Please, don’t call it a spa, but PeaceHealth Southwest Medical Center’s Kearney Breast Center is designed to be warm and soft.
“It’s supposed to be very comforting and elegant,” said Kearney Center’s interim manager, Kathleen Pyper. “We don’t want that clinical feel or for this to be a scary thing. It’s not supposed to be like a place where you can get a massage and facial, but it’s supposed to give a calming sense of peace.”
Whether it’s the artwork on the walls or the Kearney Center’s 20 accommodating staffers, Pyper said, the mission of the center, which opened in summer 2009, is to guide people through breast cancer and “make them feel ease about it,” she explained.
PeaceHealth’s breast center has been around in some form for 20 years, but a decade ago PeaceHealth expanded its breast care operation and created the Kearney Center, which now conducts 300 mammograms a month, about double the amount performed a decade ago, said Pyper, who has been involved in the breast care center for 20 years.
According to a Columbian article published when the center opened in July 2009, the building features a design that is sensitive to patients. It cost $5.7 million to construct the 12,000-square-foot center, and Vancouver philanthropists Lee and Connie Kearney, a breast cancer survivor herself, donated $2.5 million to the project. The center is named for the Kearneys.
The Kearney Breast Center offers on-site mammograms, pathology, surgery, radiation oncology, medical oncology and plastic surgery.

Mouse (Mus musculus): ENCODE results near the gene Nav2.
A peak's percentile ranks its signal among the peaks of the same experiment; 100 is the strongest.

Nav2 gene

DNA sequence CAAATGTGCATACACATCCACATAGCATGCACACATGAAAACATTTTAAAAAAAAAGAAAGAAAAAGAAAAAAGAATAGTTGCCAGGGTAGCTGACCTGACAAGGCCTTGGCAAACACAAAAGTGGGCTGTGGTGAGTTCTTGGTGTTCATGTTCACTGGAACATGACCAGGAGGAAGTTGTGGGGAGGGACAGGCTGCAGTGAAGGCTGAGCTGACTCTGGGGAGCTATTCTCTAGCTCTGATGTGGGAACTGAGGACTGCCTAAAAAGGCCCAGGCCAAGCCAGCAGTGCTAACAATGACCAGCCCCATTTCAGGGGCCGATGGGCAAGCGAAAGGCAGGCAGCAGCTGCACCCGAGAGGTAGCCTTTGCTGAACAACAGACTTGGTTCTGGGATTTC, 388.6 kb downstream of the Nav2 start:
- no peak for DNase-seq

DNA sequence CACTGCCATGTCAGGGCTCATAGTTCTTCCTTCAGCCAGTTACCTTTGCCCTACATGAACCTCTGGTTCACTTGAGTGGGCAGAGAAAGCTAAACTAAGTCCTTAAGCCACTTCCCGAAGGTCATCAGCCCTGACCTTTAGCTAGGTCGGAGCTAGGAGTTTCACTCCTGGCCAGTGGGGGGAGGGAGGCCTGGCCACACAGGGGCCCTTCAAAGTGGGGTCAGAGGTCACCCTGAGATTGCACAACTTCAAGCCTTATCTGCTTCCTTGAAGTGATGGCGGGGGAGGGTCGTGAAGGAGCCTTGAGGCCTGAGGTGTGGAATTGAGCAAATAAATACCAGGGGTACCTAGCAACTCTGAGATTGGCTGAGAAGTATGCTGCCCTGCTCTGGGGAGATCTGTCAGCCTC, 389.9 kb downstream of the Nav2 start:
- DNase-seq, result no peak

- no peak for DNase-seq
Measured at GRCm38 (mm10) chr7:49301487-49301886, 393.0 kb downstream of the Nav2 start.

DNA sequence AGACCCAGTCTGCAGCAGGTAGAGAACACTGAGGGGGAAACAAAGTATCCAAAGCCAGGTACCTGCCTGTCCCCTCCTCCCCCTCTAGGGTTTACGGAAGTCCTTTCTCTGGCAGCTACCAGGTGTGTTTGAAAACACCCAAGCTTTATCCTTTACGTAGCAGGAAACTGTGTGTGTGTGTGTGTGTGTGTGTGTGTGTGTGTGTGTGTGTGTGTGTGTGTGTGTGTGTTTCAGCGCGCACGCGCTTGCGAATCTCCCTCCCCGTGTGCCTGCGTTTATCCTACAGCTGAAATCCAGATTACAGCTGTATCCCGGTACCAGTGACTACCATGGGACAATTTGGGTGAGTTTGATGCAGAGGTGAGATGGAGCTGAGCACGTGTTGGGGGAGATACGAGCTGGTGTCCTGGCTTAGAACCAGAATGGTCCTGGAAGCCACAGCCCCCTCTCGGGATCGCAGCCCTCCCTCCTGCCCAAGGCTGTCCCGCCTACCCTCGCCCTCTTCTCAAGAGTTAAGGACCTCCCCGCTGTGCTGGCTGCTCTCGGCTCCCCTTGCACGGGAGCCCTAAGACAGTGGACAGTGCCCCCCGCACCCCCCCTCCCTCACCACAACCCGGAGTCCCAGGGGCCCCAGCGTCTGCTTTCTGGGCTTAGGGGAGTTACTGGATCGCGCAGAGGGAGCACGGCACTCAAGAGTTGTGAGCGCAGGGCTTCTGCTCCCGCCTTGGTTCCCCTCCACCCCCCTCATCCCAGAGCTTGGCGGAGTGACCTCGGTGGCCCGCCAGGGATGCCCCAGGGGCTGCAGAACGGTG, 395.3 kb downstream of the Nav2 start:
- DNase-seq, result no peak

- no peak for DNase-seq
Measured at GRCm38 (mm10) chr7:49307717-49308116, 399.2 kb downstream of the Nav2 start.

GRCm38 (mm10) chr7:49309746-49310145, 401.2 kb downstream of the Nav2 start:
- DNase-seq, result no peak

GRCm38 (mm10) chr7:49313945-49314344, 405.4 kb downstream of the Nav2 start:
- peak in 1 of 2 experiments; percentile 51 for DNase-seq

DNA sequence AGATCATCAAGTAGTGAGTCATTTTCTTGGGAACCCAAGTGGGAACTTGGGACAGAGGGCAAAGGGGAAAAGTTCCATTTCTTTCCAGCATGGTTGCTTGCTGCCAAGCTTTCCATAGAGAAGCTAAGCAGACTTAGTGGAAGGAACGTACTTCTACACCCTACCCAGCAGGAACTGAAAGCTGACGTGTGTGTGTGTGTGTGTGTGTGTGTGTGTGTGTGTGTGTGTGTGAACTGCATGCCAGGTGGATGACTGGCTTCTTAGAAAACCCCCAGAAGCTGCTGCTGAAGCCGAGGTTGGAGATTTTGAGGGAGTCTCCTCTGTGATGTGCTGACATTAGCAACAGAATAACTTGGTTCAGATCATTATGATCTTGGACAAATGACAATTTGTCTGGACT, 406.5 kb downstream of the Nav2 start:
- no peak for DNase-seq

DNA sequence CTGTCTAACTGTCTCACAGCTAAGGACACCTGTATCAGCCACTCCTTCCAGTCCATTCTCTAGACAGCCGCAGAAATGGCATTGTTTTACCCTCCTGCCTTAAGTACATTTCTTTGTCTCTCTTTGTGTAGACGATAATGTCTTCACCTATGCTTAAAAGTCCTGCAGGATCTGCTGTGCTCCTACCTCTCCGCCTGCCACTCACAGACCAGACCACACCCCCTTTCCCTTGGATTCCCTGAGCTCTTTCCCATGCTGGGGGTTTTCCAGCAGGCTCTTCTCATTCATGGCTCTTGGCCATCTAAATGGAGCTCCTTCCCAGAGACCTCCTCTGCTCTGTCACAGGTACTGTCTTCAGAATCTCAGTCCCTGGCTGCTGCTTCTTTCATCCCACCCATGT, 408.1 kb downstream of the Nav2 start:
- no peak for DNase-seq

“What’s really wonderful about the breast clinic is that women can get all the services in one place, at pretty much the same time, so you don’t have to go home and pace the floor until you hear your results,” Connie Kearney said in 2009. “There’s a lot of stress and emotion when you get a mammogram that’s questionable, and the longer the delay, the more stressful it becomes.”
Pyper said the breast center was expanded when PeaceHealth Southwest staff and former patients felt more was needed. The Kearney Center staff is what makes its goals come true, Pyper said.
“They are the funnest, most outgoing team with a huge drive of passion to support these women going through these tests,” Pyper said.
The center has events where it offers free mammogram screenings to uninsured and lower-income women.
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Pyper said increasing community outreach is a goal for the Kearney Center’s future. She is considering an offer to become the permanent manager of the Kearney Center, but isn’t yet sure what she’ll do. Regardless, she’s happy about the Kearney Center’s growth as it turns 10.
“I’m happy to be a part of something that is so incredible,” she said. “I feel I can contribute to the success of this program and help it grow.”